The increase in wearable technology that you see coming into your business has substantially increased over the past couple of years. People are doing a better job of tracking their health and using wearable technology to improve their work lives. This creates a problem for the business because every single device brought onto a network is a potential threat and threats have to be managed. Let’s take a look at how people are using wearable technology and what you can do in response to this trend.
EZ MSP Blog
The Internet of Things can be a tricky concept to wrap your head around, and it certainly doesn’t help that so many new smart devices are being added to it day-in and day-out. Let’s take a look at what makes up the Internet of Things and why it’s important to know what it is from a business perspective.
It’s almost summer, which means baseball is in full swing. The game that many of us grew up on has recently gone through a major shift; one that small business owners can replicate to help their organizations. It came about through the use of data and today we’ll discuss how the national pastime has changed and how you can use the same strategies to help make your business better.
A lot has been made about the Internet of Things (IoT) over the past couple of years. People have been purchasing technology they can control from their phones or from centralized smart hubs and it has resulted in a shift to the way people interact with technology. For modern businesses this can bring several pros and cons to the table. This month we thought we would take a brief look at some of the pros and cons of deploying IoT technology in the workplace.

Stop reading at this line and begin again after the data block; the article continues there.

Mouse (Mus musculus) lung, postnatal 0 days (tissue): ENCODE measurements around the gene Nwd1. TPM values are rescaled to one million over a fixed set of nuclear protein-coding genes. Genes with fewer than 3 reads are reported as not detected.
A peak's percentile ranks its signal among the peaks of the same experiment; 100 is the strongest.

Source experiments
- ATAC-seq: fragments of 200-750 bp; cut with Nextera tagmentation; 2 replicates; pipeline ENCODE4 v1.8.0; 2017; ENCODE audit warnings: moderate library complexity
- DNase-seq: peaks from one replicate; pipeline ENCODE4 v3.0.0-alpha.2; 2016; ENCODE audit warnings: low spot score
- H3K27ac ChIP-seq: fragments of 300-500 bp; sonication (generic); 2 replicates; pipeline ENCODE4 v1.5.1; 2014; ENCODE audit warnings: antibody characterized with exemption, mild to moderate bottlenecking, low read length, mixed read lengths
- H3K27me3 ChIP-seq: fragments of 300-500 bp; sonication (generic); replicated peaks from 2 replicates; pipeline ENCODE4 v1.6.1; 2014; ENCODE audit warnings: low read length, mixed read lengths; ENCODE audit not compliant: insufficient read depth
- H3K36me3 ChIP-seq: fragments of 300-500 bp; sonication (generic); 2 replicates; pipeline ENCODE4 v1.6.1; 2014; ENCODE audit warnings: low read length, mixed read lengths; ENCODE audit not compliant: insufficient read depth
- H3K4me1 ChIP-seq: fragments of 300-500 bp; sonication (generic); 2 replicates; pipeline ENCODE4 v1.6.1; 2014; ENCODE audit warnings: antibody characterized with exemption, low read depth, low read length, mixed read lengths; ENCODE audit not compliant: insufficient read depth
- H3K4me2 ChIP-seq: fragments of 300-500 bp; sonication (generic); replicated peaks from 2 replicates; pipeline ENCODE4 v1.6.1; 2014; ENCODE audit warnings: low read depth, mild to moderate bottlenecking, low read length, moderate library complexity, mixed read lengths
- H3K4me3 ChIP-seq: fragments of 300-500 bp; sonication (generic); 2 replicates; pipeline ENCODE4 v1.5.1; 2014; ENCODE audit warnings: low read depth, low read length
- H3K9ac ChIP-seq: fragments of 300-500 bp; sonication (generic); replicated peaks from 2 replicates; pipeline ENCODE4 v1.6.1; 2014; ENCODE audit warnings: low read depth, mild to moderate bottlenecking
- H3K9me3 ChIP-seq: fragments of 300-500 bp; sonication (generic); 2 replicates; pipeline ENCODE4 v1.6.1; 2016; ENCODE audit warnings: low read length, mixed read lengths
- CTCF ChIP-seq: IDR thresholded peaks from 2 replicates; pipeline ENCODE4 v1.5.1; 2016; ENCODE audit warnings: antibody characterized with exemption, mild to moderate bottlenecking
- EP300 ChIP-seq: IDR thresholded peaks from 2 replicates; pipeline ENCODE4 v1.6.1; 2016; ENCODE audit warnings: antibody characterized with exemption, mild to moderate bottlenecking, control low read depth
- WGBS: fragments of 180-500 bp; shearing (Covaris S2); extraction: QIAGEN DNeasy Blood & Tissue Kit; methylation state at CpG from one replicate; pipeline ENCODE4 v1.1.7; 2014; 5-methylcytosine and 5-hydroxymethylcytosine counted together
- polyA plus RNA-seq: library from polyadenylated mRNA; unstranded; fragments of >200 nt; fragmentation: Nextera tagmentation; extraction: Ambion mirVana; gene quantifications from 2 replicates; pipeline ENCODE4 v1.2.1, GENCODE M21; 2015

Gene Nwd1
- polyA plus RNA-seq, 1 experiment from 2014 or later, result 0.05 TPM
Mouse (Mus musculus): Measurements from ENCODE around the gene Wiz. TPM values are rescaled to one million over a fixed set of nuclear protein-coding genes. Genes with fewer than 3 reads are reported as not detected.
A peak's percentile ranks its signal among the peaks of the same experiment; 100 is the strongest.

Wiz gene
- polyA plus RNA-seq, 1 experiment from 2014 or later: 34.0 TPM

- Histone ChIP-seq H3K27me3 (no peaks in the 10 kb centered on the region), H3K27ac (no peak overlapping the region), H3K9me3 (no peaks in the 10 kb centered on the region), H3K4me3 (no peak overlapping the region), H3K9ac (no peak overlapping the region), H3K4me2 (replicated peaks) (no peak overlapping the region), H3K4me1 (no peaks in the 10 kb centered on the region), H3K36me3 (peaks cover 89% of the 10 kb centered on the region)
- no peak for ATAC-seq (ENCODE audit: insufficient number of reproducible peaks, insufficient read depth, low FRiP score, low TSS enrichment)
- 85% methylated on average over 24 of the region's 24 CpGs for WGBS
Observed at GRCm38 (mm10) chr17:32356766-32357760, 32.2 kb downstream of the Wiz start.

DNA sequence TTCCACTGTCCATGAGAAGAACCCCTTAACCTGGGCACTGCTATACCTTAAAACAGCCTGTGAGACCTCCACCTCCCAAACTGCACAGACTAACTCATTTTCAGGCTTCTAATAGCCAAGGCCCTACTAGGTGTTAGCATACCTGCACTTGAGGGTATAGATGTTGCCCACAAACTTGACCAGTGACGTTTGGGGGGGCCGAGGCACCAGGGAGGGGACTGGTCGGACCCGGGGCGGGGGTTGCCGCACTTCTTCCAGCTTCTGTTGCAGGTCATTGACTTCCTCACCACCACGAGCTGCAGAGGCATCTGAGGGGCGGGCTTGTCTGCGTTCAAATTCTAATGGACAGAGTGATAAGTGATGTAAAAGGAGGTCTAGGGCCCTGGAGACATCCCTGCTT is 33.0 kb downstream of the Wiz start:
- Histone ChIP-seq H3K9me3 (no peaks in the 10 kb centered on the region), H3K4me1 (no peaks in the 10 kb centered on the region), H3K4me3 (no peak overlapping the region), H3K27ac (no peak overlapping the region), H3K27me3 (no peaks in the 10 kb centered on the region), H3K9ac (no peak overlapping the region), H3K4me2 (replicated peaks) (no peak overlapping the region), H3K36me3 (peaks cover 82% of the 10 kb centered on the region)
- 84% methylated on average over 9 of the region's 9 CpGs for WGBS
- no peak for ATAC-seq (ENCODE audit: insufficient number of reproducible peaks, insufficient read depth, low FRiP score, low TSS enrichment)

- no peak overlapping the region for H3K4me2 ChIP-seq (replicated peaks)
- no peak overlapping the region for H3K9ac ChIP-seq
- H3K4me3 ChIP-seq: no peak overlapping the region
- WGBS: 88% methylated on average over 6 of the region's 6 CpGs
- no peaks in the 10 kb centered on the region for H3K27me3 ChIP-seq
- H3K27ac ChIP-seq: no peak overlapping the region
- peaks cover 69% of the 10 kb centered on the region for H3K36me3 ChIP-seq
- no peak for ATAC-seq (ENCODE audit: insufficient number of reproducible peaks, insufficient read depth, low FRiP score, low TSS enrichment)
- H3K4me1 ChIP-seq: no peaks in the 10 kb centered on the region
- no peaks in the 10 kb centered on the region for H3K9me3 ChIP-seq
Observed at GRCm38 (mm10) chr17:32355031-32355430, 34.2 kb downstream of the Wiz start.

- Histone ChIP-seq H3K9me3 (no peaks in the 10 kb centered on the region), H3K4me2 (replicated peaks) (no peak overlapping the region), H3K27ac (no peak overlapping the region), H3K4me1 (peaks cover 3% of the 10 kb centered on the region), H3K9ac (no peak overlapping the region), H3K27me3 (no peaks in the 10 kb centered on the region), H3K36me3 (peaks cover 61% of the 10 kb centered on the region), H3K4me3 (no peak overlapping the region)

The Internet of Things is an amalgamation of countless connected devices that all perform various functions. Many of these devices are being used in ways that businesses never thought possible. In fact, the Internet of Things and its boundless amount of connected devices have given manufacturers and corporations even more opportunities to get birds-eye views of operations, inventory management, and supply chain management.
Smart devices are everywhere, with the Internet of Things (the blanket term for any device that connects to the Internet for added functionality) growing larger each day. While this is great for convenience (and in many cases, the "cool factor") it can have some chilling ramifications for cybersecurity.
Smart devices and Internet-of-Things devices in general have taken the world by storm, and a home without at least a handful of smart devices is quite rare to find these days. However, smart devices—or devices that connect to the Internet to perform various functions—must be approached with a certain level of caution.
Ask someone what they think social media has done for society, and you will likely hear a series of complaints about how it is the driving force behind the most divisive period in human history. While their perspective is interesting, it is also wrong. Today, we thought we would take a look at how some of today’s most controversial technologies are working to improve society.
Over the past few years, there has been a general fascination with smart devices in the home, and to a certain extent, the office. These Internet of Things-powered appliances and gadgets can help add to the convenience of rote tasks and other everyday activities, but is it actually a good idea to use them? As it turns out, unless you’ve taken the proper precautions, maybe not.
Wearables have been on the market for quite some time, though the definition of them has certainly changed over the years. Wearables have become far more capable in the past decade, bringing with them a barrage of other issues that need to be addressed. Chief among them is how these devices should be regulated, and by whom.